Forcibly displaced children – both refugees and those who are internally displaced – are amongst the world’s most vulnerable people. Displacement interrupts every aspect of life that other children take for granted – school, home, nutritious food and health care, physical and emotional safety, and protection from violence... the list goes on. Unprecedented crises in recent years – conflict, climate change, and COVID-19 – highlight the interconnectedness and interdependence of global society and the disproportionate impacts on the most vulnerable populations.
Driven by the economic impacts of COVID-19, climate change, and entrenched conflict, the world is now experiencing a global hunger crisis. Conflict displaces populations – internally and externally – affecting safety, finances, households, and further putting children at risk of all kinds of violence. The rise in extreme weather events – both droughts and floods are affecting food sources in the poorest, least-carbon emitting regions – will also lead to even more conflict over dwindling resources. The hunger crisis is being further exacerbated by soaring food, fertiliser, and fuel prices resulting from the Ukraine conflict. For displaced children and their families, who often rely on humanitarian aid, this a catastrophe on top of a catastrophe.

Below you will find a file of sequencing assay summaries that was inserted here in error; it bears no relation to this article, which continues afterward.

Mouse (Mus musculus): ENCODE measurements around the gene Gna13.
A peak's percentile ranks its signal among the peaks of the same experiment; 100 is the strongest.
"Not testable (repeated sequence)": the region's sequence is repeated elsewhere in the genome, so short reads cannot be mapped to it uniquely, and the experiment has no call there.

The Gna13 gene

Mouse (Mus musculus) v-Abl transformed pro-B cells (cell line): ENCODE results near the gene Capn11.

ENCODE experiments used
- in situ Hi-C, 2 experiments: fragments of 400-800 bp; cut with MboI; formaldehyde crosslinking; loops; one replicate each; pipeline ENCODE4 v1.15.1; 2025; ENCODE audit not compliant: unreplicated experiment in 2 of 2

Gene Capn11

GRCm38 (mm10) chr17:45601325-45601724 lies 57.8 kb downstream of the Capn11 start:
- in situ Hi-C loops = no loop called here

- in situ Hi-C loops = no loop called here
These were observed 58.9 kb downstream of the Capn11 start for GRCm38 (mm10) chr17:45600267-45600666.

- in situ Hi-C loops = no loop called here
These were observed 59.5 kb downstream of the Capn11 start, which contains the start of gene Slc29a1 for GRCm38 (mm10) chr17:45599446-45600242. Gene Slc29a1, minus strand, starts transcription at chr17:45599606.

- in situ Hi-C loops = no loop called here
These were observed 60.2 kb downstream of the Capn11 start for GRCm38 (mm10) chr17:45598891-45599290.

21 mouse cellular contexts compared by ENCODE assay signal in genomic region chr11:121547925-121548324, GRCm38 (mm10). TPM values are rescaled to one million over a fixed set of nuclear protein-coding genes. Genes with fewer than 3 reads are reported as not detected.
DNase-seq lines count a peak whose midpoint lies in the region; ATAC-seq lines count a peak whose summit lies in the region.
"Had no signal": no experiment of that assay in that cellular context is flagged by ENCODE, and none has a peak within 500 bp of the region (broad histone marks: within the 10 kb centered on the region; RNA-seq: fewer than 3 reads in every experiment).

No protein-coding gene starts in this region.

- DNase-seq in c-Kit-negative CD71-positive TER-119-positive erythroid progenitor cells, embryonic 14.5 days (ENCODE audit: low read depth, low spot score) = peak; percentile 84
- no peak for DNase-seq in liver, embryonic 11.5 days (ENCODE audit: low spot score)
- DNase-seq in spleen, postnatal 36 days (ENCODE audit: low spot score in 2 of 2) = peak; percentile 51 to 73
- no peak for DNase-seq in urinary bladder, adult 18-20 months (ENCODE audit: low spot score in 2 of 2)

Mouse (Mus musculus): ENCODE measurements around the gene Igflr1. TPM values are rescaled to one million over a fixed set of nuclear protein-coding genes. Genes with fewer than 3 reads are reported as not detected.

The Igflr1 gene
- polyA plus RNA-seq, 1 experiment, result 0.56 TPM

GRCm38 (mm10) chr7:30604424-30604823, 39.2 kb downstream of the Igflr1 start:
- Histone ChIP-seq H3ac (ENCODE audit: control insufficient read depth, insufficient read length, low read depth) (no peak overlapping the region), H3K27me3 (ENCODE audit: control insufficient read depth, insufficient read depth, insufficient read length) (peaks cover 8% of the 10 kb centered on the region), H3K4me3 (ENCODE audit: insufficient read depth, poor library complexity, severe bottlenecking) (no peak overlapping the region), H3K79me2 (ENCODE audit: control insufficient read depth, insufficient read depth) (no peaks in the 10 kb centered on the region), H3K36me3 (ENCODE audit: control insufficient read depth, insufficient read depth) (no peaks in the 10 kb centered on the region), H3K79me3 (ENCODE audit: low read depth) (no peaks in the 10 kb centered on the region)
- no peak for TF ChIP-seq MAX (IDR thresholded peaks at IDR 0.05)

Published annually to coincide with World Refugee Day, World Vision recently completed their 2022 survey of internally displaced persons (IDPs) and refugees in 11 countries to understand the risks children are facing and call for action. This year’s numbers challenge the boundaries of belief, as the challenges multiply, and more children become exposed to more risks. For the second year in a row, the majority of refugees and IDPs, who were already finding it hard to make ends meet, have reported a drop in income, and 82% of survey respondents said they were struggling to afford necessities like rent, health care, and food. Forcibly displaced children and their families need help to simply survive.
It is hard to look everywhere at once and connect how a global hunger emergency jeopardises child protection and the futures of millions of children. With the evidence in this report, we urge the international community to include and monitor how their global crisis response decisions will affect the world’s most vulnerable forcibly displaced children and prioritise their welfare. With better informed resource allocation, we can ensure our responses are effective, sustainable, and echo into the next generation.